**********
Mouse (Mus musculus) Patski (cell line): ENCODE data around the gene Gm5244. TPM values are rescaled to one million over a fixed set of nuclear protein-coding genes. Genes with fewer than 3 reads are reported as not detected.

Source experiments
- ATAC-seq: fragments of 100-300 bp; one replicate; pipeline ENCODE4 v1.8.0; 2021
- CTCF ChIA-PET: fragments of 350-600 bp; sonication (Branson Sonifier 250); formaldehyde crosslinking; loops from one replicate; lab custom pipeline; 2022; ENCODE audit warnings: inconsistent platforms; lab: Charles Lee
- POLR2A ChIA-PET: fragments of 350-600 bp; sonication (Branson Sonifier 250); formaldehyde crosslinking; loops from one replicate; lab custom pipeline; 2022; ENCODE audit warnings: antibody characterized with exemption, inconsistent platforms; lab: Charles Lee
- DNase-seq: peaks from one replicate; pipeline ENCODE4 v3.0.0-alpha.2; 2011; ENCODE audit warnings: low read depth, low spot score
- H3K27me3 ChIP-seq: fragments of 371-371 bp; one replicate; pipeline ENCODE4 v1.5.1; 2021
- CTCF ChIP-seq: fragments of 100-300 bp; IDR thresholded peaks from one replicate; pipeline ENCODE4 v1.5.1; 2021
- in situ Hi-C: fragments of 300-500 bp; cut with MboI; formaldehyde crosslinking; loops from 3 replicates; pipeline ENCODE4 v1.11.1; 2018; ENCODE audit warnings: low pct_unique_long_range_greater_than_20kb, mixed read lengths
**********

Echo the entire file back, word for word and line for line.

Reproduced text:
Mouse (Mus musculus) Patski (cell line): ENCODE data around the gene Gm5244. TPM values are rescaled to one million over a fixed set of nuclear protein-coding genes. Genes with fewer than 3 reads are reported as not detected.

Source experiments
- ATAC-seq: fragments of 100-300 bp; one replicate; pipeline ENCODE4 v1.8.0; 2021
- CTCF ChIA-PET: fragments of 350-600 bp; sonication (Branson Sonifier 250); formaldehyde crosslinking; loops from one replicate; lab custom pipeline; 2022; ENCODE audit warnings: inconsistent platforms; lab: Charles Lee
- POLR2A ChIA-PET: fragments of 350-600 bp; sonication (Branson Sonifier 250); formaldehyde crosslinking; loops from one replicate; lab custom pipeline; 2022; ENCODE audit warnings: antibody characterized with exemption, inconsistent platforms; lab: Charles Lee
- DNase-seq: peaks from one replicate; pipeline ENCODE4 v3.0.0-alpha.2; 2011; ENCODE audit warnings: low read depth, low spot score
- H3K27me3 ChIP-seq: fragments of 371-371 bp; one replicate; pipeline ENCODE4 v1.5.1; 2021
- CTCF ChIP-seq: fragments of 100-300 bp; IDR thresholded peaks from one replicate; pipeline ENCODE4 v1.5.1; 2021
- in situ Hi-C: fragments of 300-500 bp; cut with MboI; formaldehyde crosslinking; loops from 3 replicates; pipeline ENCODE4 v1.11.1; 2018; ENCODE audit warnings: low pct_unique_long_range_greater_than_20kb, mixed read lengths